Published on June 30th, 2014 | by admin

John Jarratt Interview (Wolf Creek 2)

Hi John, welcome to Impulse Gamer and thanks for sharing your time with us. S how you been?

Very well mate and thanks for having me

With Wolf Creek 2 just being released on Blu-ray and DVD, what was it like putting on the boots of Mick Taylor again?

It was a lot easier than the first time because when the original movie was released, I didn’t know whether the character was going to work or not. I personally thought the character was going to work but there was a possibility he could have turned out like Foghorn or Leghorn. Thankfully he didn’t and because it worked from the first film, I was a lot more comfortable and at ease playing Mick Taylor.


Besides the excellent script, what inspirations did you use to channel this despicable yet entertaining larrikin serial killer?

I read up on Ivan Milat and people like that to get into that headspace but as Mick is a fictional character, we only used some Milat’s techqniues. For me, I  just had to find a way of justifying what he did and I looked at things like Nazi Germany and the Jewish people, the Klu Klux Klan and how so called white righteous people could string up an African American to a tree and not even lose any sleep over it… unfortunately it’s not like it’s brand new in the world. I just tried to figure out how someone could get into that mindset and after the research, I came up with Mick.

How did come up with the voice and the laugh? It’s quite unique and suits the character perfectly.

If you take the psychopath and serial killer side out of Mick, you know if he wasn’t evil then it’s an impersonation of my dad who was this raw boned Aussie bloke and we lived in the bush all my life. He’s a big country boy and was very funny, tough and very Aussie. So yeah, he’s an impersonation of my dad but then you add the serial killer and psychopath to the mix and come up with Mick. My dad also had a very deep voice and I don’t so I had to add in the croak to give it a bit more menace. With the laugh, I said to Greg in the first film that I wanted Mick to start out with a chuckle but end up like the Jaws music and that’s how I came up with it.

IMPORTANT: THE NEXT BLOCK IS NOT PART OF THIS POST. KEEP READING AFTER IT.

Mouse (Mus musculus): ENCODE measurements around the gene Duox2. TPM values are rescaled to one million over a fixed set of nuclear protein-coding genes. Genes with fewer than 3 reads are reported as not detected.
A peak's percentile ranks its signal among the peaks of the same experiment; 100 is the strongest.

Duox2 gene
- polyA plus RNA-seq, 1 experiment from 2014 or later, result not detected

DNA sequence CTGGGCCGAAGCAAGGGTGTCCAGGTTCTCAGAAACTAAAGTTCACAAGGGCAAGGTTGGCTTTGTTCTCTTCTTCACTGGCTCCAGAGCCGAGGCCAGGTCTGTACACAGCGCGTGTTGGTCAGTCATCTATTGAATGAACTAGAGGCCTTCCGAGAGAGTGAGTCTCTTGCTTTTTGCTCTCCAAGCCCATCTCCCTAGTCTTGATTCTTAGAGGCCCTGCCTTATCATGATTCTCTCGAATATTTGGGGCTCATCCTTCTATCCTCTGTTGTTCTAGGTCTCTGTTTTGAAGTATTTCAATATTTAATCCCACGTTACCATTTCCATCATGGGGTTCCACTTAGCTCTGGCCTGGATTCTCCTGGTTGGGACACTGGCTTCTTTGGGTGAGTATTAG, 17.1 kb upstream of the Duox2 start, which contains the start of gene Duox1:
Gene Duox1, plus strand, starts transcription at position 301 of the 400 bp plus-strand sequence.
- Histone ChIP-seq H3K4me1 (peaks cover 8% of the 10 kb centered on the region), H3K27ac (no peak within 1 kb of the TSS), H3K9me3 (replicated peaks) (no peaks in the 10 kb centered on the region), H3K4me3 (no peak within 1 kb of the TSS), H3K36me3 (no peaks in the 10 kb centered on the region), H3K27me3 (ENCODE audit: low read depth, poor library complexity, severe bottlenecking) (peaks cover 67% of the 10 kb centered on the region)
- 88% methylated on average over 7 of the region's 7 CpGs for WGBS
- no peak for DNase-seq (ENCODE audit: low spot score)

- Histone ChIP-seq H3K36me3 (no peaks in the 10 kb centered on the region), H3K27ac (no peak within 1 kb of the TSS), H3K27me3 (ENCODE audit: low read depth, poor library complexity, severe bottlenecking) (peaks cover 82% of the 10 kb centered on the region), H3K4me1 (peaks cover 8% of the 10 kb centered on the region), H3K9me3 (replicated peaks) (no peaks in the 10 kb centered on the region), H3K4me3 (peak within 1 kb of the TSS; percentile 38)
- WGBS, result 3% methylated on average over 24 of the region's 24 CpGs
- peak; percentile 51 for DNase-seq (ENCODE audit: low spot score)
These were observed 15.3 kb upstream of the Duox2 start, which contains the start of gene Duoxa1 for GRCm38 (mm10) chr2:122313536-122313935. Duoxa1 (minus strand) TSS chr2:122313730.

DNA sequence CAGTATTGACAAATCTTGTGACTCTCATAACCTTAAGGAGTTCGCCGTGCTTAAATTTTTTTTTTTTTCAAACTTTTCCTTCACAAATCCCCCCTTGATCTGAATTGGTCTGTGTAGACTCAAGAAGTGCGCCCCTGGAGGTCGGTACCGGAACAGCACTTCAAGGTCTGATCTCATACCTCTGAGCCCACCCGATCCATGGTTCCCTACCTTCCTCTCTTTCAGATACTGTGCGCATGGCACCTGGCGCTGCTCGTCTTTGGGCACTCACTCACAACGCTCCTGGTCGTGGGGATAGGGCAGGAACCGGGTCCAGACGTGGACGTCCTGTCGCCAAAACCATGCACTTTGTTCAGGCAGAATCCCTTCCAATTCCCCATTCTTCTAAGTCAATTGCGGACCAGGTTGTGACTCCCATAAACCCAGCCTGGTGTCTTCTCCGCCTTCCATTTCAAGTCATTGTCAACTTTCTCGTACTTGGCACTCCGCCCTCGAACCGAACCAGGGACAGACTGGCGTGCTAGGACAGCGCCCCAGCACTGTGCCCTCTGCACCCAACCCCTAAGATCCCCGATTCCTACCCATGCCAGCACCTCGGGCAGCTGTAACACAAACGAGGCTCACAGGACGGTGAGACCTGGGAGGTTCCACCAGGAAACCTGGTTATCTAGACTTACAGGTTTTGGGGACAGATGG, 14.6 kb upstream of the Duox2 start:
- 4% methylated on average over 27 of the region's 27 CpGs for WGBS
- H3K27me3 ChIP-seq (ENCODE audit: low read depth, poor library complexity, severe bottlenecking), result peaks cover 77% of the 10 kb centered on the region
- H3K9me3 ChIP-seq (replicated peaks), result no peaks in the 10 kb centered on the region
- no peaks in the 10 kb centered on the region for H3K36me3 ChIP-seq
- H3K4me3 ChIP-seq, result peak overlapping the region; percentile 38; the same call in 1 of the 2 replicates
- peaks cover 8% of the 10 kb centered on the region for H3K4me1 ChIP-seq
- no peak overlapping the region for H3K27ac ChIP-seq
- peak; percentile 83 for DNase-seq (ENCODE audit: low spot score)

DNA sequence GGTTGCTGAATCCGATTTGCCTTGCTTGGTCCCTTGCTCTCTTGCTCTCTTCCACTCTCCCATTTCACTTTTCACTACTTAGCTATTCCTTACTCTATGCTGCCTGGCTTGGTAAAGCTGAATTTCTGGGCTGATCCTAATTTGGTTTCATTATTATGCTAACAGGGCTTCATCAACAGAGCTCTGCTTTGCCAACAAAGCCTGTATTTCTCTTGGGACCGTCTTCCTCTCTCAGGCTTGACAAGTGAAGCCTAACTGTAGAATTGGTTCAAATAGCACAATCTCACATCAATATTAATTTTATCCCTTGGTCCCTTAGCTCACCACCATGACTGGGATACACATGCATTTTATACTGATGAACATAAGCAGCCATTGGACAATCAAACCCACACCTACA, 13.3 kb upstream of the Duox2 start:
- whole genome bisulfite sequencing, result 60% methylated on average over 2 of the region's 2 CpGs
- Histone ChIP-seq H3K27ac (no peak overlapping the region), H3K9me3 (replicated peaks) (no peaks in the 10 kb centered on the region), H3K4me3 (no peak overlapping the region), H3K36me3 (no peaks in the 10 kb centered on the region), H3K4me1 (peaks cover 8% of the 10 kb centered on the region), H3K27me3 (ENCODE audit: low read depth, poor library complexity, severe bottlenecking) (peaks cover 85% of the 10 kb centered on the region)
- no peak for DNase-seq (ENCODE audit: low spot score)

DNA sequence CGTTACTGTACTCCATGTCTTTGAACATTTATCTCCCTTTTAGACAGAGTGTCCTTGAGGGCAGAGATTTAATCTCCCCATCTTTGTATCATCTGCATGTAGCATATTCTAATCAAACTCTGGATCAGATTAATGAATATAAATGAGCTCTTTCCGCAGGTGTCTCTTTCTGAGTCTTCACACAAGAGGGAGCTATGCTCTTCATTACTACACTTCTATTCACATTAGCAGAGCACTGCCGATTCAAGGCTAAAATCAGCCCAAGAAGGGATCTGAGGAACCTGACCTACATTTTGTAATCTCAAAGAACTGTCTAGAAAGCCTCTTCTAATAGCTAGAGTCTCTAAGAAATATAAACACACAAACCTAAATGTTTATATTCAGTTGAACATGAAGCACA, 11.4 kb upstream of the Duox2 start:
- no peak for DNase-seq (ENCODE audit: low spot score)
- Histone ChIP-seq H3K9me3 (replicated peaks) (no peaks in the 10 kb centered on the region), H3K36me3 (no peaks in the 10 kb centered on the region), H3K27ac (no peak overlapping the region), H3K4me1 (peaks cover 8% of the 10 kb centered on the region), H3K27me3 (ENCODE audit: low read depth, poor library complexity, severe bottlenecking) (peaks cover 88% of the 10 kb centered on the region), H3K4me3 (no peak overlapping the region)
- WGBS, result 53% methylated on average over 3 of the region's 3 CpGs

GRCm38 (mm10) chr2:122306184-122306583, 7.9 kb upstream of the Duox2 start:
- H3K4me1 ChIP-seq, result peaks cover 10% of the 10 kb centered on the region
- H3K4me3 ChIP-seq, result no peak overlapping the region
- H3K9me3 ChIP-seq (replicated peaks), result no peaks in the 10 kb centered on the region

Compared to the original film, Mick seems to be having more fun… why is that?

Did you think he didn’t have fun in the first one?

He did but in the sequel he seems to be enjoying himself more and because he’s gotten away with all the murders, he seems invincible.

That’s funny because this question gets asked all the time and I find it quite curious because in the original I thought Mick was funny as buggery like “Sydney, the Poofter Capital of Australia” or ” If I tell ya, I’ll have to kill ya!” and then I cut his head off. I thought he was cracking jokes all the time at a hundred miles an hour.

I guess the difference is that we had 90 minutes in this one and we got more money so we got bigger toys like Kenworths and things, and in the first film, the monster’s in the cage for first half of the film and you get the feeling that this one is bigger, broader and funnier. I believe it’s similar because you get to experience more of Mick and learn a little bit more about him. In the first film, you’re waiting for this monster to turn up like Godzilla but in the second film, he’s there from the opening frame which I think is the reason why the audience believes Mick to be having more fun.

With that said John, do you think that’s why Mick Taylor has a cult following across the globe?

I think so because he’s engaging, funny and he’s just like this Crocodile Dundee character gone wrong and I think that’s his appeal. People don’t turn up to this movie if they don’t want to see a horror film. The audience wants to see this kind of film and that’s why I think Mick appeals to people who like this genre. It’s also a bit different as it has comedy, its horror comedy [laugh]